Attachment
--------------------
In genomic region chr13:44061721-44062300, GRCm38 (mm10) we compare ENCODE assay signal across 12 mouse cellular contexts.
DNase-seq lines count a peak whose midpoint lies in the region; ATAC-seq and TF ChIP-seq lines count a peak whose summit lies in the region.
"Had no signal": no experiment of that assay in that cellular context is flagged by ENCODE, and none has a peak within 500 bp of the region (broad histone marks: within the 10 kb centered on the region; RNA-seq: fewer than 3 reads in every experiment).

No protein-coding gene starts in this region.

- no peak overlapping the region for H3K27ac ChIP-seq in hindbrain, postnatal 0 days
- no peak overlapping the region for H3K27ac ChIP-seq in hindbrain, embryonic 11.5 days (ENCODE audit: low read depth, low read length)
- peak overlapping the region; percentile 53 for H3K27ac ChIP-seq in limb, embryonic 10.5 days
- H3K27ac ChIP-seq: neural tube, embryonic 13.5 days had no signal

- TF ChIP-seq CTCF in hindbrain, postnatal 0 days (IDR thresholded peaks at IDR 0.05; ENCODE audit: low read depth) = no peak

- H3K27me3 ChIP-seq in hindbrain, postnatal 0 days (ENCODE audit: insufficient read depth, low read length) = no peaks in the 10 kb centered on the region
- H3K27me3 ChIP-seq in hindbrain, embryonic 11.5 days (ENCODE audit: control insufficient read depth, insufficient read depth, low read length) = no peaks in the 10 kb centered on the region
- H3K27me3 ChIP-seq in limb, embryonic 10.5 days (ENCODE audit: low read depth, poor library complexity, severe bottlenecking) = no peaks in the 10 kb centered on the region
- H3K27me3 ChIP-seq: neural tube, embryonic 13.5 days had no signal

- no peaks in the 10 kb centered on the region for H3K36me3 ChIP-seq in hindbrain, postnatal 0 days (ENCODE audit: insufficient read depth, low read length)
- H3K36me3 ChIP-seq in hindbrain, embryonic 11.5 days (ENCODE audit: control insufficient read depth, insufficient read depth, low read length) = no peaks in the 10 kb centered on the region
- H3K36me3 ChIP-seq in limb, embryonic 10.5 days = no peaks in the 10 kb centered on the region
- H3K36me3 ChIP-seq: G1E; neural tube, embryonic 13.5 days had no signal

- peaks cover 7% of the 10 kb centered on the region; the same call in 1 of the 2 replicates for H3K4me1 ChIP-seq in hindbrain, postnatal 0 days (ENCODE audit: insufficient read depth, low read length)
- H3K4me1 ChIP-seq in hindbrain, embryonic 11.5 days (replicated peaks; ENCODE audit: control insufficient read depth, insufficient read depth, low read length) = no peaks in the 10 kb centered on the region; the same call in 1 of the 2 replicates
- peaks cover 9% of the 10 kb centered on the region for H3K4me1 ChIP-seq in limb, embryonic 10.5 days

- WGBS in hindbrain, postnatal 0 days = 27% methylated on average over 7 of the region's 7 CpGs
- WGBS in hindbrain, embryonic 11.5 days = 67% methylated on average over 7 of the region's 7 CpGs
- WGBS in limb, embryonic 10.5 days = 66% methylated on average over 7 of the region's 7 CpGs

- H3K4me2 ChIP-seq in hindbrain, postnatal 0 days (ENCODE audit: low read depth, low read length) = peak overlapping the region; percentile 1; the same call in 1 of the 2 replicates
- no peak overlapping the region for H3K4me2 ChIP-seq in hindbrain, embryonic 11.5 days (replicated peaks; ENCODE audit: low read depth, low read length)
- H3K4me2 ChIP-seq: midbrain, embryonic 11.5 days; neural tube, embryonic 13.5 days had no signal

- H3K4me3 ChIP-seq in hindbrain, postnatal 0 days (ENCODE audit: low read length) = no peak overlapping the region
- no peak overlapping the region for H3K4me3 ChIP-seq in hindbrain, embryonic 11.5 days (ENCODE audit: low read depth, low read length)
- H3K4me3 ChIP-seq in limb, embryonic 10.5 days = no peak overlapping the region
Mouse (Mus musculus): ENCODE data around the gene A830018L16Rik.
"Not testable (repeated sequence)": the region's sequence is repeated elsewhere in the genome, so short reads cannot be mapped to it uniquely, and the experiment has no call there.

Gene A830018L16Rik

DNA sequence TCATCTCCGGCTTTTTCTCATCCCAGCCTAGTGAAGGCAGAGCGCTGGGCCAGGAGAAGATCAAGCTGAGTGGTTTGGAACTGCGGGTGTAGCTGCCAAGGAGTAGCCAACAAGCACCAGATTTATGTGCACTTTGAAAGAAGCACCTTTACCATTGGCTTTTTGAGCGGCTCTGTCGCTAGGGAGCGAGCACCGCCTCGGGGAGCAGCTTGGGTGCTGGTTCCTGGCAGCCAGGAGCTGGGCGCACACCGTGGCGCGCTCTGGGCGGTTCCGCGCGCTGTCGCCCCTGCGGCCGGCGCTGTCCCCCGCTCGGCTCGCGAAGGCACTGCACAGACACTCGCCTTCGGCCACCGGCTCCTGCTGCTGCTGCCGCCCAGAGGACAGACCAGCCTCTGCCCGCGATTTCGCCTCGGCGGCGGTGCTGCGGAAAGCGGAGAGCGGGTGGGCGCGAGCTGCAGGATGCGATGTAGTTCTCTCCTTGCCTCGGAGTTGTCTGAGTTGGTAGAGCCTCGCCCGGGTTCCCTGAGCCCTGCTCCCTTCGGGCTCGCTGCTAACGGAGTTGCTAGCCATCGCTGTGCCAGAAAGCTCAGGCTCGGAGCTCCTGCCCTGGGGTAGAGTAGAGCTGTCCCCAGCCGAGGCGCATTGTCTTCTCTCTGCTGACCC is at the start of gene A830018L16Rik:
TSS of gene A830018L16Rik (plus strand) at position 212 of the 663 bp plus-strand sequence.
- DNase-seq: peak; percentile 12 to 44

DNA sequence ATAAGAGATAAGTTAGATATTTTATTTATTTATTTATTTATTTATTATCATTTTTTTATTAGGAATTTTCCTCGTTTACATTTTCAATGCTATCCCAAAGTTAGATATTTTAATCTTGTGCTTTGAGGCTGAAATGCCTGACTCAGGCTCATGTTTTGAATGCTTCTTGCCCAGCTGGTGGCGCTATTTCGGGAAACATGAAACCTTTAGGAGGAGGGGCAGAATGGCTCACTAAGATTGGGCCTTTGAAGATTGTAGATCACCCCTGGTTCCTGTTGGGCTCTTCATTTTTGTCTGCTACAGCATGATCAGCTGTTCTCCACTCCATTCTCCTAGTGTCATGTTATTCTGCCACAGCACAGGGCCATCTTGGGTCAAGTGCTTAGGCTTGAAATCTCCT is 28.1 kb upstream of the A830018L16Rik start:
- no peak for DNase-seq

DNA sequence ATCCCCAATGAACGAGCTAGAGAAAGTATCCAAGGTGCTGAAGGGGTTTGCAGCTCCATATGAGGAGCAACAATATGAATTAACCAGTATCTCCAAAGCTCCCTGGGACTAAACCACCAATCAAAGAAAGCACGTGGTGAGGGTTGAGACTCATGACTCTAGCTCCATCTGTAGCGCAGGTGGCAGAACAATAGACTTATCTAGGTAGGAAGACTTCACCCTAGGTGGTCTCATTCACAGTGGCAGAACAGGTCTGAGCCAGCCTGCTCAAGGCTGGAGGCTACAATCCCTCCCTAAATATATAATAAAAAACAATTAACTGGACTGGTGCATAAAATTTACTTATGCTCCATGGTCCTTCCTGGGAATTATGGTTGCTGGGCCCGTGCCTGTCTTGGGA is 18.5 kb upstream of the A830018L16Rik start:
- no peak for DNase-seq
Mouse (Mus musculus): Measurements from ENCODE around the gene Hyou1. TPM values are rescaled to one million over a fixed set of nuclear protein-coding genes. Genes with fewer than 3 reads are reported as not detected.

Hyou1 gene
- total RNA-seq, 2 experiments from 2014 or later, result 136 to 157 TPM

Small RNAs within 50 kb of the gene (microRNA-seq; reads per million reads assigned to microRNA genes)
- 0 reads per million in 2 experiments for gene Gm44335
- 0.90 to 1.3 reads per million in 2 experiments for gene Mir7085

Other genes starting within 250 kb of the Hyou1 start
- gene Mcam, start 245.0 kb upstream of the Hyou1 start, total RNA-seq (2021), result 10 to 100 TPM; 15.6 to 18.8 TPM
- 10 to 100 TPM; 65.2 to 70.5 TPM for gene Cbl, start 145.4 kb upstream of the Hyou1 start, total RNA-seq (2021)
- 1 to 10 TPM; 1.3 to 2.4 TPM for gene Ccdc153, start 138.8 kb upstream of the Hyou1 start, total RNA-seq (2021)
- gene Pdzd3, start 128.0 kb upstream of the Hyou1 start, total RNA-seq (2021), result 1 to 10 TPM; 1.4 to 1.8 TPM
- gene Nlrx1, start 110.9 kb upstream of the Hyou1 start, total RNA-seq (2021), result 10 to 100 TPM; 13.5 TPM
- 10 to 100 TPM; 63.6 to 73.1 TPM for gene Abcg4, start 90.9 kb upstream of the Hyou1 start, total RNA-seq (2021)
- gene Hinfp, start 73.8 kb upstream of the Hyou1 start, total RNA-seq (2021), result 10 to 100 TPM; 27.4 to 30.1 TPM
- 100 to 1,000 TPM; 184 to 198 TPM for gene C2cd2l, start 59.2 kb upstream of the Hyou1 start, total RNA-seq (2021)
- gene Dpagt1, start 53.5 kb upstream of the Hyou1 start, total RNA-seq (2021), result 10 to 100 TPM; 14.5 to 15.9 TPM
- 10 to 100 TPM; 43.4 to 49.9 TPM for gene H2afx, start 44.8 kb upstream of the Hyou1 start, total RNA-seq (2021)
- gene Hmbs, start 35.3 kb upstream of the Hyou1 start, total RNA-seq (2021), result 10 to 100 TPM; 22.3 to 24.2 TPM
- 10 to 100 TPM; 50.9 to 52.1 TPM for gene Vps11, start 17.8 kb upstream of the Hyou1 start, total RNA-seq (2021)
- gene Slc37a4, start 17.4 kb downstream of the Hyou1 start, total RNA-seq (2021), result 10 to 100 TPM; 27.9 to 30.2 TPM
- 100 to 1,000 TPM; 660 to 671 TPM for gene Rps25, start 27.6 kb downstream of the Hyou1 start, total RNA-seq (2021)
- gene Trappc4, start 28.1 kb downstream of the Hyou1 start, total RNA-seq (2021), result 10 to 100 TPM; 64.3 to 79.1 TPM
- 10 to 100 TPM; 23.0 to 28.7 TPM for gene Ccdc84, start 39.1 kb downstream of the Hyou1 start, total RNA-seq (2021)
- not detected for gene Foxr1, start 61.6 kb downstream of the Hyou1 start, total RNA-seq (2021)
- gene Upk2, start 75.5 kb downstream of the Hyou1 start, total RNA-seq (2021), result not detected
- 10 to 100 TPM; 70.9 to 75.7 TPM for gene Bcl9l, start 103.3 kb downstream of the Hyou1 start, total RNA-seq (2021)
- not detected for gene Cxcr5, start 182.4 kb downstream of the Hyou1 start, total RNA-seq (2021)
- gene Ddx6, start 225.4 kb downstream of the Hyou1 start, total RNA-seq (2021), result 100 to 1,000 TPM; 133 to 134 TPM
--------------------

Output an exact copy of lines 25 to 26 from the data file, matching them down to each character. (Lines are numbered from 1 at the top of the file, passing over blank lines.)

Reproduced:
- no peak overlapping the region for H3K4me2 ChIP-seq in hindbrain, embryonic 11.5 days (replicated peaks; ENCODE audit: low read depth, low read length)
- H3K4me2 ChIP-seq: midbrain, embryonic 11.5 days; neural tube, embryonic 13.5 days had no signal